Nor is it obvious why the firm operates a complex audit system that can penalise dealers for repairing faults under warranty that are unknown to the customer if, as Toyota says, its technicians are free to tell customers of any faults they discover.
Interesting read. Thanks for posting that. It makes things a bit clearer when it comes to why the dealerships are reluctant to carry out warranty repairs. :thumbdown:

I hope you don't mind but I have posted this over on the Hilux Pickup Owners Club forum too as it would be of interest to our members also.
That explains an awful lot then! Your 3 year old Toyota just lost another 1/3rd of its value in one foul swoop, s/h demand will now plummet for an alternative. I might raise the question next time I meet Mr Williams :evil:

The oil strainer issues with VVTi's & the 3.0 TD's is one that obviously springs to mind.

This catergorically does not happen at your Hyundai/Kia dealerships, if in doubt it gets fixed.

Merecedes were well known in the trade for fixing the Corrosion Class merc models when you took your rusty new nail in for a service, "it might be a few days sir, here's a loan car" meanwhile your car would go in for a respray without you knowing ;)
What the technicians may not realise is that although they are employees they are personally liable in tort for any damage caused to a customer due to their negligence. So the customer can sue either the technician or garage. The garage cannot contract their technicians out of negligence, nor themselves. Obviously they go for the garage because they have the insurance but if the garage stops trading and the insurance lapses the technician is then at greater risk and his personal assets are more exposed.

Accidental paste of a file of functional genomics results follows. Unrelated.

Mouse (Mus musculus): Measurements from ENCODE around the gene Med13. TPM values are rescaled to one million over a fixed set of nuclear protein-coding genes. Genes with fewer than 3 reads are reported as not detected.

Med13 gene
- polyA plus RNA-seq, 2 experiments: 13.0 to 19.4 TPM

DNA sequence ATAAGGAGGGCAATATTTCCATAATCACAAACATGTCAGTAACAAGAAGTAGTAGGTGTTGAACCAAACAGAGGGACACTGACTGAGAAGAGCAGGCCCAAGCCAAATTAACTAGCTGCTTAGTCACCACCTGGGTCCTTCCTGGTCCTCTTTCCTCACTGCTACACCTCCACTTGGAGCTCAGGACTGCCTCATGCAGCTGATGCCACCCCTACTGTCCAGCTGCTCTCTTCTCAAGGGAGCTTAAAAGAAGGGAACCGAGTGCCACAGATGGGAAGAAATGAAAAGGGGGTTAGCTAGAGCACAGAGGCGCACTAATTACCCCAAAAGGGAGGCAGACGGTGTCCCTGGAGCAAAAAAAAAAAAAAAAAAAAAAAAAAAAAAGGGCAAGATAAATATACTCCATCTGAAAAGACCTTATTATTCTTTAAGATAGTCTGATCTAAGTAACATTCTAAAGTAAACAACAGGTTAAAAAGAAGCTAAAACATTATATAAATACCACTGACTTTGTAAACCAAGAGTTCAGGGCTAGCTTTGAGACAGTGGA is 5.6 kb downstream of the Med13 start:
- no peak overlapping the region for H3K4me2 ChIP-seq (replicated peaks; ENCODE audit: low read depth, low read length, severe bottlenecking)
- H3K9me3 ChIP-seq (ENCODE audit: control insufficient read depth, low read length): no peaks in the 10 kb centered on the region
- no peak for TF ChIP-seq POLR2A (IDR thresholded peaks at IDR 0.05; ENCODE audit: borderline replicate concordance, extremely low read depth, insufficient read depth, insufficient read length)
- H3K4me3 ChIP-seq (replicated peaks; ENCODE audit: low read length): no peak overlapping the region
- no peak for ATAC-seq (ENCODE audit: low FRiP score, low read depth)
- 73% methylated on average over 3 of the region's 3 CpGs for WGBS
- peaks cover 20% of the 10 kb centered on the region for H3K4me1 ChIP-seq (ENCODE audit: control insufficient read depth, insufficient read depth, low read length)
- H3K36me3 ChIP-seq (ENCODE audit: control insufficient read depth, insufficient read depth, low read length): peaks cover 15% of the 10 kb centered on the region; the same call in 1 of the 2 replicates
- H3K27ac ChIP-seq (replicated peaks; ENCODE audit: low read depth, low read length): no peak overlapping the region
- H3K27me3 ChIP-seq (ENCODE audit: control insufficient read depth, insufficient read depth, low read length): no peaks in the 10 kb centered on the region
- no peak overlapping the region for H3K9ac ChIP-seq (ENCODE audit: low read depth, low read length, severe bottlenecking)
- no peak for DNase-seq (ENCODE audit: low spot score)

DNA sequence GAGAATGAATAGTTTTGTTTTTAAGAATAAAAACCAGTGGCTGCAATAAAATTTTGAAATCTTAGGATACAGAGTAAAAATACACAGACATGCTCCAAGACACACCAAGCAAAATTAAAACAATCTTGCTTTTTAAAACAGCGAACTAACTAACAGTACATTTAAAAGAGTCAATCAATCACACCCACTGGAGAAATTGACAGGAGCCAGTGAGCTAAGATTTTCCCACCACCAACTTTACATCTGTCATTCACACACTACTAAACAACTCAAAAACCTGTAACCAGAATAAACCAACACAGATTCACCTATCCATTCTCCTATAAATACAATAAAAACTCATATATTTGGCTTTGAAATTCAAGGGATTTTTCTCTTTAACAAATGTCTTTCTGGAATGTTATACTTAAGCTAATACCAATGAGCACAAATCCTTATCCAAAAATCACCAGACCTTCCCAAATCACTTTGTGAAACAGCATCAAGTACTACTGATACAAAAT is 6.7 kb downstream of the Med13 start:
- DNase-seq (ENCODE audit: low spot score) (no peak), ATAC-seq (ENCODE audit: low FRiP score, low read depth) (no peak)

Dishonesty obviously pays, and that would appear to be official.

Knowingly ignoring a fault that is covered by the warranty is tantamount to fraud, I'd say. And punitive action by the employer on the employee for not ignoring it, must be a criminal act, if a lawyer was to dig deep enough.

And I'm sure it's not only Toyota that's guilty.
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Interesting reading thanks for posting.

If we get a car in for service or a repair and find another defect not related to the customer compliant this is what happens.....
Under warranty, we fill out an additional work sheet, give this to either the workshop manager or the after sales manager, they look at the defect and agree with your findings then sign, date and time on the sheet.

We're even allowed to carry out an end of warranty check where any defects found are to be repaired.

The only restrictions are things like paint defects, trim rattles and such things.
Only got half way though it but can tell you that its a national issue at pretty much most manufacturers.

Most places get round it by "fudging" customer complaint forms and signatures for warranty purposes so its ot as bad as it sounds but its still not an ideal situation !